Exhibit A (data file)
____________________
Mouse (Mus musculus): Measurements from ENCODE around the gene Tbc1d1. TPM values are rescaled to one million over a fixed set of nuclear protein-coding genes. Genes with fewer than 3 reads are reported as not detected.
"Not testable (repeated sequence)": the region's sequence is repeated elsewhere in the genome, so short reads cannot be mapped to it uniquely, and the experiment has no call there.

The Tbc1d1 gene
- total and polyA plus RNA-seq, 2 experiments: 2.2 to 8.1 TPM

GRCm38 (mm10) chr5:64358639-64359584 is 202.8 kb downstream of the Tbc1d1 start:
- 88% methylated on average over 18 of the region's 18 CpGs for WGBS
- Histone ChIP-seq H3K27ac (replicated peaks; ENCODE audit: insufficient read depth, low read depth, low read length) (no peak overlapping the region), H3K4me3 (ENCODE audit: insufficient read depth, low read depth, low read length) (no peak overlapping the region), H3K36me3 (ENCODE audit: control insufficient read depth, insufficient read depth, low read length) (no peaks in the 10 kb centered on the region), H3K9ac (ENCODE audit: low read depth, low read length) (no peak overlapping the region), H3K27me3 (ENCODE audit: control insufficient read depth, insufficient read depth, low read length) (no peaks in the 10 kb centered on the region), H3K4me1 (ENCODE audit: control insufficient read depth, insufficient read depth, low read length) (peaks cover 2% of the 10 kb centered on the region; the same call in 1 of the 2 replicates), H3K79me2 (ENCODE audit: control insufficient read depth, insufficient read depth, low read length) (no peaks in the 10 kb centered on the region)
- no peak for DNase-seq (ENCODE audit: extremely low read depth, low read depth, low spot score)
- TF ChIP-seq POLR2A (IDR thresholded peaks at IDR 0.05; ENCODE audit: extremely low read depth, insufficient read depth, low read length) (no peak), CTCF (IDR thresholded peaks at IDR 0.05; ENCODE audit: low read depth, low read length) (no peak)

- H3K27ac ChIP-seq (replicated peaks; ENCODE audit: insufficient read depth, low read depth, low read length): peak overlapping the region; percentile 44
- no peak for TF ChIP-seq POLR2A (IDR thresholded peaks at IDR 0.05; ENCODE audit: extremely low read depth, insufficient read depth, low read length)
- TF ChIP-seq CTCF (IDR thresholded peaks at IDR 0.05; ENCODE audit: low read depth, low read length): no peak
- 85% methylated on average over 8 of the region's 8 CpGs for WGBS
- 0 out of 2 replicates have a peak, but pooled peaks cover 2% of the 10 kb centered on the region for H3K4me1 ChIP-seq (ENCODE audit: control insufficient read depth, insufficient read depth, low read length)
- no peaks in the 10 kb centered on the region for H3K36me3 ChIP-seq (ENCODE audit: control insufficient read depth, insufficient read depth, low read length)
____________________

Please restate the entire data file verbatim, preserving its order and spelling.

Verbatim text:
Mouse (Mus musculus): Measurements from ENCODE around the gene Tbc1d1. TPM values are rescaled to one million over a fixed set of nuclear protein-coding genes. Genes with fewer than 3 reads are reported as not detected.
"Not testable (repeated sequence)": the region's sequence is repeated elsewhere in the genome, so short reads cannot be mapped to it uniquely, and the experiment has no call there.

The Tbc1d1 gene
- total and polyA plus RNA-seq, 2 experiments: 2.2 to 8.1 TPM

GRCm38 (mm10) chr5:64358639-64359584 is 202.8 kb downstream of the Tbc1d1 start:
- 88% methylated on average over 18 of the region's 18 CpGs for WGBS
- Histone ChIP-seq H3K27ac (replicated peaks; ENCODE audit: insufficient read depth, low read depth, low read length) (no peak overlapping the region), H3K4me3 (ENCODE audit: insufficient read depth, low read depth, low read length) (no peak overlapping the region), H3K36me3 (ENCODE audit: control insufficient read depth, insufficient read depth, low read length) (no peaks in the 10 kb centered on the region), H3K9ac (ENCODE audit: low read depth, low read length) (no peak overlapping the region), H3K27me3 (ENCODE audit: control insufficient read depth, insufficient read depth, low read length) (no peaks in the 10 kb centered on the region), H3K4me1 (ENCODE audit: control insufficient read depth, insufficient read depth, low read length) (peaks cover 2% of the 10 kb centered on the region; the same call in 1 of the 2 replicates), H3K79me2 (ENCODE audit: control insufficient read depth, insufficient read depth, low read length) (no peaks in the 10 kb centered on the region)
- no peak for DNase-seq (ENCODE audit: extremely low read depth, low read depth, low spot score)
- TF ChIP-seq POLR2A (IDR thresholded peaks at IDR 0.05; ENCODE audit: extremely low read depth, insufficient read depth, low read length) (no peak), CTCF (IDR thresholded peaks at IDR 0.05; ENCODE audit: low read depth, low read length) (no peak)

- H3K27ac ChIP-seq (replicated peaks; ENCODE audit: insufficient read depth, low read depth, low read length): peak overlapping the region; percentile 44
- no peak for TF ChIP-seq POLR2A (IDR thresholded peaks at IDR 0.05; ENCODE audit: extremely low read depth, insufficient read depth, low read length)
- TF ChIP-seq CTCF (IDR thresholded peaks at IDR 0.05; ENCODE audit: low read depth, low read length): no peak
- 85% methylated on average over 8 of the region's 8 CpGs for WGBS
- 0 out of 2 replicates have a peak, but pooled peaks cover 2% of the 10 kb centered on the region for H3K4me1 ChIP-seq (ENCODE audit: control insufficient read depth, insufficient read depth, low read length)
- no peaks in the 10 kb centered on the region for H3K36me3 ChIP-seq (ENCODE audit: control insufficient read depth, insufficient read depth, low read length)